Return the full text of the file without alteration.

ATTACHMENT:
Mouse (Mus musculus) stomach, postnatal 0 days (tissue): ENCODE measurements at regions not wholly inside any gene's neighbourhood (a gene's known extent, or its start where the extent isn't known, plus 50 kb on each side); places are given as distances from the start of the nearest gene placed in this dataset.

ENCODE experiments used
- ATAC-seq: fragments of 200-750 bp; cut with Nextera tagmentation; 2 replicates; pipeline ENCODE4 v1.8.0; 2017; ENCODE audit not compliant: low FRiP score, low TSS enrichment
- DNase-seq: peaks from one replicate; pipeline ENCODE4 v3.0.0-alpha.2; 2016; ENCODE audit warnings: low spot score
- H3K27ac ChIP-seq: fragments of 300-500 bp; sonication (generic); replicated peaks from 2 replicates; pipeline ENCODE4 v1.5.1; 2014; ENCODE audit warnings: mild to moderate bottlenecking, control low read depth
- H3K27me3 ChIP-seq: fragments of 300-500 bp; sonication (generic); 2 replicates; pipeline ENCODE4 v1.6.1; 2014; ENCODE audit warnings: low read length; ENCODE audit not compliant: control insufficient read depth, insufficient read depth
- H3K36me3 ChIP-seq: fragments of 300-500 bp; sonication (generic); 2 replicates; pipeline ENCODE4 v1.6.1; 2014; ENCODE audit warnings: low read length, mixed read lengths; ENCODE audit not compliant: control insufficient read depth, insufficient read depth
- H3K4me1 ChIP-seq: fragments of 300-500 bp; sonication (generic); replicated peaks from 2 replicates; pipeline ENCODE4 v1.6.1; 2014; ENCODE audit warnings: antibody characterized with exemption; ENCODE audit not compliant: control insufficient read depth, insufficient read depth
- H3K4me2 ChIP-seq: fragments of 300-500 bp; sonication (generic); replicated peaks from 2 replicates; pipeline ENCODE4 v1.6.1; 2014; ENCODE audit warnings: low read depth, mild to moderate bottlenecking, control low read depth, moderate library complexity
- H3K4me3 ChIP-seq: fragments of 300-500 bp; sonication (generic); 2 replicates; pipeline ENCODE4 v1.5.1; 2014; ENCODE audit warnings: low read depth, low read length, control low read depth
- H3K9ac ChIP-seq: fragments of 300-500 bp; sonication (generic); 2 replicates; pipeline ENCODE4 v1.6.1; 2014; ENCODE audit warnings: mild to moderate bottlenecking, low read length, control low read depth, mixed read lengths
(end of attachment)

Mouse (Mus musculus) stomach, postnatal 0 days (tissue): ENCODE measurements at regions not wholly inside any gene's neighbourhood (a gene's known extent, or its start where the extent isn't known, plus 50 kb on each side); places are given as distances from the start of the nearest gene placed in this dataset.

ENCODE experiments used
- ATAC-seq: fragments of 200-750 bp; cut with Nextera tagmentation; 2 replicates; pipeline ENCODE4 v1.8.0; 2017; ENCODE audit not compliant: low FRiP score, low TSS enrichment
- DNase-seq: peaks from one replicate; pipeline ENCODE4 v3.0.0-alpha.2; 2016; ENCODE audit warnings: low spot score
- H3K27ac ChIP-seq: fragments of 300-500 bp; sonication (generic); replicated peaks from 2 replicates; pipeline ENCODE4 v1.5.1; 2014; ENCODE audit warnings: mild to moderate bottlenecking, control low read depth
- H3K27me3 ChIP-seq: fragments of 300-500 bp; sonication (generic); 2 replicates; pipeline ENCODE4 v1.6.1; 2014; ENCODE audit warnings: low read length; ENCODE audit not compliant: control insufficient read depth, insufficient read depth
- H3K36me3 ChIP-seq: fragments of 300-500 bp; sonication (generic); 2 replicates; pipeline ENCODE4 v1.6.1; 2014; ENCODE audit warnings: low read length, mixed read lengths; ENCODE audit not compliant: control insufficient read depth, insufficient read depth
- H3K4me1 ChIP-seq: fragments of 300-500 bp; sonication (generic); replicated peaks from 2 replicates; pipeline ENCODE4 v1.6.1; 2014; ENCODE audit warnings: antibody characterized with exemption; ENCODE audit not compliant: control insufficient read depth, insufficient read depth
- H3K4me2 ChIP-seq: fragments of 300-500 bp; sonication (generic); replicated peaks from 2 replicates; pipeline ENCODE4 v1.6.1; 2014; ENCODE audit warnings: low read depth, mild to moderate bottlenecking, control low read depth, moderate library complexity
- H3K4me3 ChIP-seq: fragments of 300-500 bp; sonication (generic); 2 replicates; pipeline ENCODE4 v1.5.1; 2014; ENCODE audit warnings: low read depth, low read length, control low read depth
- H3K9ac ChIP-seq: fragments of 300-500 bp; sonication (generic); 2 replicates; pipeline ENCODE4 v1.6.1; 2014; ENCODE audit warnings: mild to moderate bottlenecking, low read length, control low read depth, mixed read lengths